The focus of our ministry in Ethiopia, Africa is to prevent children from living on the streets and from engaging in prostitution. We sell accessories using traditional Ethiopian materials and hand-woven stoles using organic cotton. These products are sold in Japan; and the profits help provide women with an income and jobs. We also forge partnerships with various organizations and private companies, to develop products that benefit humans and the environment.
To create a “Healing Port” where visionaries from Ethiopia and Japan can gather.
To create a “Port of Sending” where people can find their unique calling.
To create relationships between Ethiopians and Japanese, to facilitate and empower mutual understanding and cooperation.
To create spaces where people can connect, so that each can understand the other person’s culture and the blessings inherent within it.
In 1984, Ethiopia experienced devastating drought and hunger. Eisuke Kanda, who was the national director of Japan Food for the Hungry, visited Ethiopia to distribute food, water, and daily supplies to people who were dying due to lack of necessities. His ministry was published as a picture book “The Gentle and Compassionate Light in Gondar '', and translated into several languages. Eisuke Kanda established an NGO called “Friends of the Voiceless International (FVI)” in 2010. I joined FVI in 2011, and visited Ethiopia for the first time and learned about the ministry of partner organizations in 2013. Ethiopia is one of the fast-growing countries economically, yet, underprivileged children are still trapped in a cycle of poverty.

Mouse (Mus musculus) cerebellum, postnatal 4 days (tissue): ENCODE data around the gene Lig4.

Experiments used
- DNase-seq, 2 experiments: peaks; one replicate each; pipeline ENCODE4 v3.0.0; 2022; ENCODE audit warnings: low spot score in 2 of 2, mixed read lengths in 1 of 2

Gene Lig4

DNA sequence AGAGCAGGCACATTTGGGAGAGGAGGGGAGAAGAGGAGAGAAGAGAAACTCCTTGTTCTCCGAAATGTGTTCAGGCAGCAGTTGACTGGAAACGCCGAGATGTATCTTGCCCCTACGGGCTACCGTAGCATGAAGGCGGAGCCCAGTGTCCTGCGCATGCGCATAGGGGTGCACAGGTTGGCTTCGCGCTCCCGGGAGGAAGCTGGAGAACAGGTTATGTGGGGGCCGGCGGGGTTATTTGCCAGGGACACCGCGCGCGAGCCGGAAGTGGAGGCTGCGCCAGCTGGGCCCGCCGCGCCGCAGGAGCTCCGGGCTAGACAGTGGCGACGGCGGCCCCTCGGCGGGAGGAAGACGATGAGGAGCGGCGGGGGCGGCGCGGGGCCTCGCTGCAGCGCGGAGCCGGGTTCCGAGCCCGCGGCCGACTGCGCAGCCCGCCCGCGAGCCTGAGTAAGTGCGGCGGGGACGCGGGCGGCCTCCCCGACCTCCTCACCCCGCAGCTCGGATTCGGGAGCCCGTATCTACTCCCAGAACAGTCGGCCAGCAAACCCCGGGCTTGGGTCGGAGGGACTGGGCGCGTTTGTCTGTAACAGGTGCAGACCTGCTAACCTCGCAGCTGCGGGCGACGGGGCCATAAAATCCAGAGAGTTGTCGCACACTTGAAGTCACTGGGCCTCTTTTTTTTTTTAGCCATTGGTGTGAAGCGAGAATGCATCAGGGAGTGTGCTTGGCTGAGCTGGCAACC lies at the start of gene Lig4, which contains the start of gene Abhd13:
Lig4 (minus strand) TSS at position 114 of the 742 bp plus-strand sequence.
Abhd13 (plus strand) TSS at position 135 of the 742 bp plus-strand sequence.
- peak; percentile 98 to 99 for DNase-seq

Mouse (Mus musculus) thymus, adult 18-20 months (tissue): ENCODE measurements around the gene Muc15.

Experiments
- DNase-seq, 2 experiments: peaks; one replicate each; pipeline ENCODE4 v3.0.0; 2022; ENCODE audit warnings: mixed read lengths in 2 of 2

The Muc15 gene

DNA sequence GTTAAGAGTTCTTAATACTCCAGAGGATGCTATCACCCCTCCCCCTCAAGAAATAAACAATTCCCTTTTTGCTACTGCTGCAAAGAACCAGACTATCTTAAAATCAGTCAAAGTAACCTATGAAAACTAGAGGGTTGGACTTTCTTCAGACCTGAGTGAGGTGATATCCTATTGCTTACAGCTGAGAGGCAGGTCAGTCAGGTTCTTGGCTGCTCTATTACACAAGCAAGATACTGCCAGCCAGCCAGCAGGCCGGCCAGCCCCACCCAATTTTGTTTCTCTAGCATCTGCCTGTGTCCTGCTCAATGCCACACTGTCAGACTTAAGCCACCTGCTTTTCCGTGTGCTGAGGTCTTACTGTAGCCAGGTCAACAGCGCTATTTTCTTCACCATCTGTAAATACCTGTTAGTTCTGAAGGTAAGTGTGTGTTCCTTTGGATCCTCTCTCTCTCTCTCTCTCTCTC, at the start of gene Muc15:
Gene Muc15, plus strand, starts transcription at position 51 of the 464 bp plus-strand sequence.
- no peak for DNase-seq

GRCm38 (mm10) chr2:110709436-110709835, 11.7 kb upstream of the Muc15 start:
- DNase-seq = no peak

I joined a homegrown ministry that helps street children and girls exploited in prostitution. I was touched to see boys and girls being saved from the street and given a clean home, education, and skills to earn their own living.
I also witnessed the negative side of humanitarian NGOs. Many children returned to the streets even after receiving aid. NGOs rely predominantly on donations from abroad such as Europe and the U.S., so their ministry is easily affected by recession and the global economy. In addition, leaders then tended to craft programs to appeal to western donors rather than catering to the real need in local communities.
Children who are potential beneficiaries become afraid of being out of the “list of recipients” and they experience pressure before the eyes of NGO staff.
On perceiving these challenges, I started to consider ways of creating a relationship of mutuality between Ethiopia and Japan. “Saving” children from the streets and prostitution appeals to the humanitarian community and to donors. Yet, preventing children from even entering into street life before that happens is far more important. In Ethiopia, I came to know of a visionary who was previously a street child. As a result of his experiences, he developed dreams of improvement for Ethiopia. As I befriended him, I came to share his vision of prevention. To facilitate this vision, I established Musubime Works. I hope to prevent Ethiopian boys and girls from living on the streets through our business and activities.
Founder of Musubime Works
～ In Ethiopia ～
～ In Japan ～